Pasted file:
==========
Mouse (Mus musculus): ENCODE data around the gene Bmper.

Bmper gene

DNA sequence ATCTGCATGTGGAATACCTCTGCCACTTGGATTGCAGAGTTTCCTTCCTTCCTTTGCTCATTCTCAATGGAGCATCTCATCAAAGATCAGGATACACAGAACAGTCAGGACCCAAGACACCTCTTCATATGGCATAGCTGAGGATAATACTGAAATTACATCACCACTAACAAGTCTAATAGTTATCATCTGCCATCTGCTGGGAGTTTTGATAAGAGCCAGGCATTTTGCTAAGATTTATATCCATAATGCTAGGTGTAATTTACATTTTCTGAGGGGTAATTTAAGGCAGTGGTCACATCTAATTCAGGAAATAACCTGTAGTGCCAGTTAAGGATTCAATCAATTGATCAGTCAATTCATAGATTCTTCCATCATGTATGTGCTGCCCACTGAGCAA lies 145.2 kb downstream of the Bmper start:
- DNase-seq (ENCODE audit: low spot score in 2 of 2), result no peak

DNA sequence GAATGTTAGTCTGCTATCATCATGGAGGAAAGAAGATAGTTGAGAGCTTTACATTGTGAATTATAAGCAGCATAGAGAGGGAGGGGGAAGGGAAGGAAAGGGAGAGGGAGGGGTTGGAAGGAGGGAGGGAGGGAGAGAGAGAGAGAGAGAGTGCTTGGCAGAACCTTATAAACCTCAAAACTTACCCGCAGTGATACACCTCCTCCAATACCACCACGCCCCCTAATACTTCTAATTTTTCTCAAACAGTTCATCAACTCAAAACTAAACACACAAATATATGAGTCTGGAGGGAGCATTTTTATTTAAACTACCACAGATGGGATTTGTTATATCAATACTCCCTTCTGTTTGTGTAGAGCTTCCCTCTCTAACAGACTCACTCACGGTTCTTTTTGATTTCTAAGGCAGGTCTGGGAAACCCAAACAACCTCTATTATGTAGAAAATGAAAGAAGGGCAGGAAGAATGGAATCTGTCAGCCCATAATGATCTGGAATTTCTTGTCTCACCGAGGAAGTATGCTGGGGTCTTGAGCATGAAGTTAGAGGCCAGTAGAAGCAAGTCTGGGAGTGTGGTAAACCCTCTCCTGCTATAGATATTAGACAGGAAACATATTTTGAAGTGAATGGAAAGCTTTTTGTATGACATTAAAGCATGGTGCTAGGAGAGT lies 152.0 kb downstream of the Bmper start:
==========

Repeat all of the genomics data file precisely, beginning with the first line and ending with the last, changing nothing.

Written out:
Mouse (Mus musculus): ENCODE data around the gene Bmper.

Bmper gene

DNA sequence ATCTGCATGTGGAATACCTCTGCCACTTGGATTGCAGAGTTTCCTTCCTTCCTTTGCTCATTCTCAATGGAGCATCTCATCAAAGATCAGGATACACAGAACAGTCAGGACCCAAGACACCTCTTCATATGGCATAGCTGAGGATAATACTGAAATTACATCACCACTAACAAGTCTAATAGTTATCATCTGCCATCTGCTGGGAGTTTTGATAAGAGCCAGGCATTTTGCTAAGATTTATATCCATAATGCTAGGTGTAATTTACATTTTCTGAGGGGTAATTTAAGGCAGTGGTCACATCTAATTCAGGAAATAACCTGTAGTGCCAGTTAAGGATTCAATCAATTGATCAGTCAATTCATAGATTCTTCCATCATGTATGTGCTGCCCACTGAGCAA lies 145.2 kb downstream of the Bmper start:
- DNase-seq (ENCODE audit: low spot score in 2 of 2), result no peak

DNA sequence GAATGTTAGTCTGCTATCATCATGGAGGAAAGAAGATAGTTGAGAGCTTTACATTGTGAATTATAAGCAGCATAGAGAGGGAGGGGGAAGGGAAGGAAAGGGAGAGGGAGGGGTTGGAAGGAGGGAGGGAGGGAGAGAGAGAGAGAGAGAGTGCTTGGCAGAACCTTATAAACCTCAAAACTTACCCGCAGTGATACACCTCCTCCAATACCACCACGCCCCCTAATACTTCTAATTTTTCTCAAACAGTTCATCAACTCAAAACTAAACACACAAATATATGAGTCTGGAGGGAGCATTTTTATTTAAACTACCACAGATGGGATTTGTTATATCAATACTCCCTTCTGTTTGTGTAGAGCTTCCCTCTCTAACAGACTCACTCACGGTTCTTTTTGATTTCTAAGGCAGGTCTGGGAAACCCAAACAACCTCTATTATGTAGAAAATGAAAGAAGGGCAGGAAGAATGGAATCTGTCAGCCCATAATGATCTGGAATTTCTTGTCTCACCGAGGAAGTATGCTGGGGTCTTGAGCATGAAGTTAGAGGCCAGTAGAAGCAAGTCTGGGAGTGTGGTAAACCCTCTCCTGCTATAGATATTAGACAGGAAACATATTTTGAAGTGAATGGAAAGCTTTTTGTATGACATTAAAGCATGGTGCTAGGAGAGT lies 152.0 kb downstream of the Bmper start: